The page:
Ghost Wave

Bookshelf: Ghost Wave

Ghost Wave: The Discovery of Cortes Bank and the Biggest Wave on Earth – Chris Dixon

Ghost Wave
Ghost Wave

Chris Dixon is a surf journalist and author, with strong connections to the big wave surfing community. Nominally concerned with Cortes Bank, a submerged mountain in the deep Pacific ocean that rises nearly to the surface and generates massive waves under the right conditions, Ghost Wave is also a cultural history of big wave surfing.

Cortes Bank is located nearly 170 kilometres west of San Diego, California. It is a seamount that rises from nearly two kilometres’ depth, with a flattish top about 30 kilometres long. Its shallowest point is called Bishop Rock and is very close (1-2 metres at times) to the surface. When swells arrive from the right direction, with a long period, they are pushed up by the sudden depth change, creating waves up to 30 metres high. The wave moves so fast that surfers sometimes need to be towed into it on jet skis (igniting a whole other debate), and being held down on the reef is a potentially fatal experienceThis video purports to explain how the wave works, but may require more than one viewing as the graphics whizz by a bit fast. Dixon says that the waves at Cortes Bank may have no theoretical upper limit.

Dixon also describes the known history of Cortes Bank, which has long been known as a navigational hazard to shipping – because of its shallowness at Bishop Rock, and also because sometimes a wave tens of metres high is standing up  unexpectedly in the middle of the ocean! The first attempt to surf the wave may have been in the 1960s, but Dixon describes the first “recent” attempts, beginning in 1995.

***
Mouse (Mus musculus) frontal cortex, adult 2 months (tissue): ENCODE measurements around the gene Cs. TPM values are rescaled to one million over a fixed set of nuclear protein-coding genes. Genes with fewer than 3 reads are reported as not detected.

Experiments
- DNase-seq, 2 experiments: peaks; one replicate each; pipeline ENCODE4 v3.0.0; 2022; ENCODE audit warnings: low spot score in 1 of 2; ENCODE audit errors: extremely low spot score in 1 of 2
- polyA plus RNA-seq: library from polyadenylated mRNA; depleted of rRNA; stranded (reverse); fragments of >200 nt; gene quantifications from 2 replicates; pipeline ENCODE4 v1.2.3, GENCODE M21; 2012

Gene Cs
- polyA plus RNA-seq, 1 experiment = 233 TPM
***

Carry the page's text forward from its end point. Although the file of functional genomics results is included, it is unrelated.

Big wave surfers are a closed, almost secretive group, privy to experiences more terrifying and incredible than most ordinary people will ever face. Part of this secrecy, I suspect, is a deliberate and unnecessary attempt to add mystique to the sport. Dixon’s insight into one part of the developing big wave culture, and his descriptions of other big waves (Jaws, Mavericks, etc) add welcome colour to this – to me at least – mysterious pastime. It is entirely different to ordinary surfing. For some other perspectives on big wave surfing, from characters mentioned only in passing in Ghost Wave, check out The Wave (all about Laird Hamilton), and this article about Ken Bradshaw.

Here’s what Cortes Bank looks like:

Cortes Bank, 2001 from ENCYCLOPEDIA of SURFING videos on Vimeo

You can get the book here if you’re in South Africa, otherwise here or here.

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Lapsed mathematician, creator of order, formulator of hypotheses. Lover of the ocean, being outdoors, the bush, reading, photography, travelling (especially in Africa) and road trips.

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